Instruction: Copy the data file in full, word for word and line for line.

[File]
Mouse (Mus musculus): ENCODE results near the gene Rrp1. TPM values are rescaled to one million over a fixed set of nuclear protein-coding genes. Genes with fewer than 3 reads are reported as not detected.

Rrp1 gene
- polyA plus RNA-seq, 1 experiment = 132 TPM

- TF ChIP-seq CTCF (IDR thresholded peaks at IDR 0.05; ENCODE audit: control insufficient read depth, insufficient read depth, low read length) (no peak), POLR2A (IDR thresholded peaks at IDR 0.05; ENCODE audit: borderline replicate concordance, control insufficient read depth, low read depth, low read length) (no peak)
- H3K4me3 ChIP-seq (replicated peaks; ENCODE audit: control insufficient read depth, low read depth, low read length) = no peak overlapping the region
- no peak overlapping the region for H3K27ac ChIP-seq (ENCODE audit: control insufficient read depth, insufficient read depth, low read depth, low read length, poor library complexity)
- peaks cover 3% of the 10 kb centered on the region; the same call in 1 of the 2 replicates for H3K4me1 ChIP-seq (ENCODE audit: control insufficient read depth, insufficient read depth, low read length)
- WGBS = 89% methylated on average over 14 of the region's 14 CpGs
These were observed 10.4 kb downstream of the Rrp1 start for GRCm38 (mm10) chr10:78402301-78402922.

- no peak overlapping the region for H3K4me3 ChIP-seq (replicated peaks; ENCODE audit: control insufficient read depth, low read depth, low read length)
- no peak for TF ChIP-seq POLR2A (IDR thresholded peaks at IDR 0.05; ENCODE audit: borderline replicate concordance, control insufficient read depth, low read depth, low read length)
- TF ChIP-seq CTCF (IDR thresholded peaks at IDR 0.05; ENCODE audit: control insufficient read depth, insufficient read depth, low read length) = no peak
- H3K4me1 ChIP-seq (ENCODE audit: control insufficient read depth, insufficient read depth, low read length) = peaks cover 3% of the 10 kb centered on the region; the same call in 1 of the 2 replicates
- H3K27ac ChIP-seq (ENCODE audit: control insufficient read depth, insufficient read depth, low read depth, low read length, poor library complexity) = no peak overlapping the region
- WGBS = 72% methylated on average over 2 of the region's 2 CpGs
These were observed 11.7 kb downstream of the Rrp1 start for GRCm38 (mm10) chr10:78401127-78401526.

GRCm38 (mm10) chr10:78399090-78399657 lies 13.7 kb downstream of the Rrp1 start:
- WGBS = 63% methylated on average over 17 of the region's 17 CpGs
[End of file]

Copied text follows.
Mouse (Mus musculus): ENCODE results near the gene Rrp1. TPM values are rescaled to one million over a fixed set of nuclear protein-coding genes. Genes with fewer than 3 reads are reported as not detected.

Rrp1 gene
- polyA plus RNA-seq, 1 experiment = 132 TPM

- TF ChIP-seq CTCF (IDR thresholded peaks at IDR 0.05; ENCODE audit: control insufficient read depth, insufficient read depth, low read length) (no peak), POLR2A (IDR thresholded peaks at IDR 0.05; ENCODE audit: borderline replicate concordance, control insufficient read depth, low read depth, low read length) (no peak)
- H3K4me3 ChIP-seq (replicated peaks; ENCODE audit: control insufficient read depth, low read depth, low read length) = no peak overlapping the region
- no peak overlapping the region for H3K27ac ChIP-seq (ENCODE audit: control insufficient read depth, insufficient read depth, low read depth, low read length, poor library complexity)
- peaks cover 3% of the 10 kb centered on the region; the same call in 1 of the 2 replicates for H3K4me1 ChIP-seq (ENCODE audit: control insufficient read depth, insufficient read depth, low read length)
- WGBS = 89% methylated on average over 14 of the region's 14 CpGs
These were observed 10.4 kb downstream of the Rrp1 start for GRCm38 (mm10) chr10:78402301-78402922.

- no peak overlapping the region for H3K4me3 ChIP-seq (replicated peaks; ENCODE audit: control insufficient read depth, low read depth, low read length)
- no peak for TF ChIP-seq POLR2A (IDR thresholded peaks at IDR 0.05; ENCODE audit: borderline replicate concordance, control insufficient read depth, low read depth, low read length)
- TF ChIP-seq CTCF (IDR thresholded peaks at IDR 0.05; ENCODE audit: control insufficient read depth, insufficient read depth, low read length) = no peak
- H3K4me1 ChIP-seq (ENCODE audit: control insufficient read depth, insufficient read depth, low read length) = peaks cover 3% of the 10 kb centered on the region; the same call in 1 of the 2 replicates
- H3K27ac ChIP-seq (ENCODE audit: control insufficient read depth, insufficient read depth, low read depth, low read length, poor library complexity) = no peak overlapping the region
- WGBS = 72% methylated on average over 2 of the region's 2 CpGs
These were observed 11.7 kb downstream of the Rrp1 start for GRCm38 (mm10) chr10:78401127-78401526.

GRCm38 (mm10) chr10:78399090-78399657 lies 13.7 kb downstream of the Rrp1 start:
- WGBS = 63% methylated on average over 17 of the region's 17 CpGs